I’ve been wanting to continue with my coverage of what’s what with the Paddywacking project, but lately I’ve had a hard time tearing myself away from CNN’s round-the-clock coverage of Terri Schiavo‘s demise and the punditry from both the pro-death and the pro-sticking-your-nose-up-other-people’s-asses sides of the debate. Everyone on the network from Larry King to that mighty pillar of journalistic intellectualism, Carol Costello, has had their own daily (sometimes hourly) crack at the story. Good thing there’s no other news happening in the world. Anywhere. At all. Unless Terri’s feeding tube is reinserted soon, I fear there will be no choice for Western civilization but to turn its attention back to those tiresome headline hogs: war, the economy, and the environment. That or Carol Costello can start reading the funnies out of the morning papers live on the air. That should keep her busy for awhile, because, you know, Garfield uses all those big words and stuff.
In other non-news, the post-Oscar buzz has finally subsided. And now that the whole world has collectively forgotten who was nominated, not to mention who won, the Academy can get back to planning how they’ll make next year’s ceremony even more boring. I only mention this because it has particular significance to me. The awards for the 2004 film year were particularly trying for me thanks to the multiple nominations for Alexander Payne’s movie, Sideways. Thankfully, with the passage of time, fewer and fewer people persist in telling me I look like Paul Giamatti. Though terribly flattering in a bearded, balding, pudgy sort of way, it gets old after awhile. Now that the dust has settled, I look forward to comparisons to Brad Pitt resuming as per usual.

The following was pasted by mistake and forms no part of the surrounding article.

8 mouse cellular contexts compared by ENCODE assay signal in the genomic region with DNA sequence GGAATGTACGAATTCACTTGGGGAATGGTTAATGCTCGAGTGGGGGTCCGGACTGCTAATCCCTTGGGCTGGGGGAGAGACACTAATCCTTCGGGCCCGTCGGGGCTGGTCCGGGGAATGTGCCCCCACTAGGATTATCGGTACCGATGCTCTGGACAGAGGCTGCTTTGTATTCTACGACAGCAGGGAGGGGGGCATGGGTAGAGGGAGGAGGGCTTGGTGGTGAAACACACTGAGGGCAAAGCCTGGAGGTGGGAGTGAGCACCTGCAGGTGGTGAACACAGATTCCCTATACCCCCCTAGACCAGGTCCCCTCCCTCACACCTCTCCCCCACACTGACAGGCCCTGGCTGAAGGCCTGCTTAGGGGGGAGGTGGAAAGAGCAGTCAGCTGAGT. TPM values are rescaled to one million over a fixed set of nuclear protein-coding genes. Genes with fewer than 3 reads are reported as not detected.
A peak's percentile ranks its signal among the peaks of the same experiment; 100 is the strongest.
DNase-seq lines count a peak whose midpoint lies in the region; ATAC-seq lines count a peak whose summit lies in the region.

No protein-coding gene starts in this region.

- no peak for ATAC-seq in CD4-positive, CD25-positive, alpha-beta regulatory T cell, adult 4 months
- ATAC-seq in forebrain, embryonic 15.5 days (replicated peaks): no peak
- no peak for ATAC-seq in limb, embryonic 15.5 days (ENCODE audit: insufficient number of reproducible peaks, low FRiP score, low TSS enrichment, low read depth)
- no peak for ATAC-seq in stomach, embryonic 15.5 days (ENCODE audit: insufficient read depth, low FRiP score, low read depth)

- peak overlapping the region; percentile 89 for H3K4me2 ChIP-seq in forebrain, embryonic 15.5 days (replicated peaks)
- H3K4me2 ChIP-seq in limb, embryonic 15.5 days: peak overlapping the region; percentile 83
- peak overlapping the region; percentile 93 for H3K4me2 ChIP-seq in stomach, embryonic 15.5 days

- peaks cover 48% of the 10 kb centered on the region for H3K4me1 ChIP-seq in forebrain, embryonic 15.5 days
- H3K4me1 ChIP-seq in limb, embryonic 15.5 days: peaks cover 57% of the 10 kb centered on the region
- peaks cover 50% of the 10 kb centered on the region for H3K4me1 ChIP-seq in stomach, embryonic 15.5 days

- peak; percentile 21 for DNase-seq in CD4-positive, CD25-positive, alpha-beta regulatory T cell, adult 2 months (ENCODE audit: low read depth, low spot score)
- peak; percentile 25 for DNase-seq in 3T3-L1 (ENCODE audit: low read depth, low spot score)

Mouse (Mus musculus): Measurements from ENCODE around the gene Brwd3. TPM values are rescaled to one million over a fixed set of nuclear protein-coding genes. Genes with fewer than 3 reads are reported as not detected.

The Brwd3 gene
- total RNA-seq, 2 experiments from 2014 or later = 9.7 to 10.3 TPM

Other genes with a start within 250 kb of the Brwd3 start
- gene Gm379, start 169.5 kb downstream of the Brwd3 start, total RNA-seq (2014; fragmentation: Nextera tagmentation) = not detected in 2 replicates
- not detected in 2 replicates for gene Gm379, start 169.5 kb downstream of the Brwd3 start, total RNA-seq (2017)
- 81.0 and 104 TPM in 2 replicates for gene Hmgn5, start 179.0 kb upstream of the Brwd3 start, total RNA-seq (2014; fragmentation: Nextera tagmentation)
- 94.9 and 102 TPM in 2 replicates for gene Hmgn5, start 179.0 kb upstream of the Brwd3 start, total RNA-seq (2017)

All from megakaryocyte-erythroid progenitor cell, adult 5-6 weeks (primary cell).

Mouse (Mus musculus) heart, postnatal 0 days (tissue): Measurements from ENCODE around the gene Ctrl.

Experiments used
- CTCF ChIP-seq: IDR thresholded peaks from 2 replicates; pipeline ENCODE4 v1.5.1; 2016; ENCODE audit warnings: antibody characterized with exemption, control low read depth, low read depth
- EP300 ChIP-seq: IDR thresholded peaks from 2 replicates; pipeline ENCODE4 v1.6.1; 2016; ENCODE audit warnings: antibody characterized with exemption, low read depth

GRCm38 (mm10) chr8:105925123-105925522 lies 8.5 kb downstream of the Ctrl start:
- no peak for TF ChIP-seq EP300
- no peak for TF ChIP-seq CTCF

But I don’t have that much to complain about when it comes to the Oscars. Sure the awards themselves sucked, but they also managed to pull in an extra fifty bucks for me. Called in as a ringer for an Oscar party I didn’t even attend, my brain was tapped for best guesses as to what would take home a gold statuette. My picks smoked the competition, not because I was good at choosing the most deserving nominees, but because I was good at selecting who would win the political race. One tip for all who might find themselves mixed up in an Oscar gambling pool: Best Editing always goes to the longest picture. Bet the farm on it. I think the logic goes that whoever has to suffer through the most footage earns the award.
Despite the fact that the winner shared her gambling-vice cash with me, there were still accusations of foul play. After all, I’m a film industry peon who spends all his spare time watching movies and actually gives a shit about petty rubbish like the Oscars. It hardly seems fair to go consulting someone who can make an educated guess about who might win in the short documentary film category. Even the winners didn’t go to see their film. Yet there I was, with an inkling of a notion that proved correct again and again in all the nothing categories that never made it to a full-blown stage presentation. After getting a dozen right in a row, I was starting to scare even myself, because, after all, who gives a fuck? Apparently, I do. I’ve never been a ringer before, and entering a competition with a grossly unfair advantage is a new experience for me. At last I know what it feels like to be the Olympic men’s basketball dream team. All of them, all at once. Minus the huge regular season paycheck and the homoerotic group showering.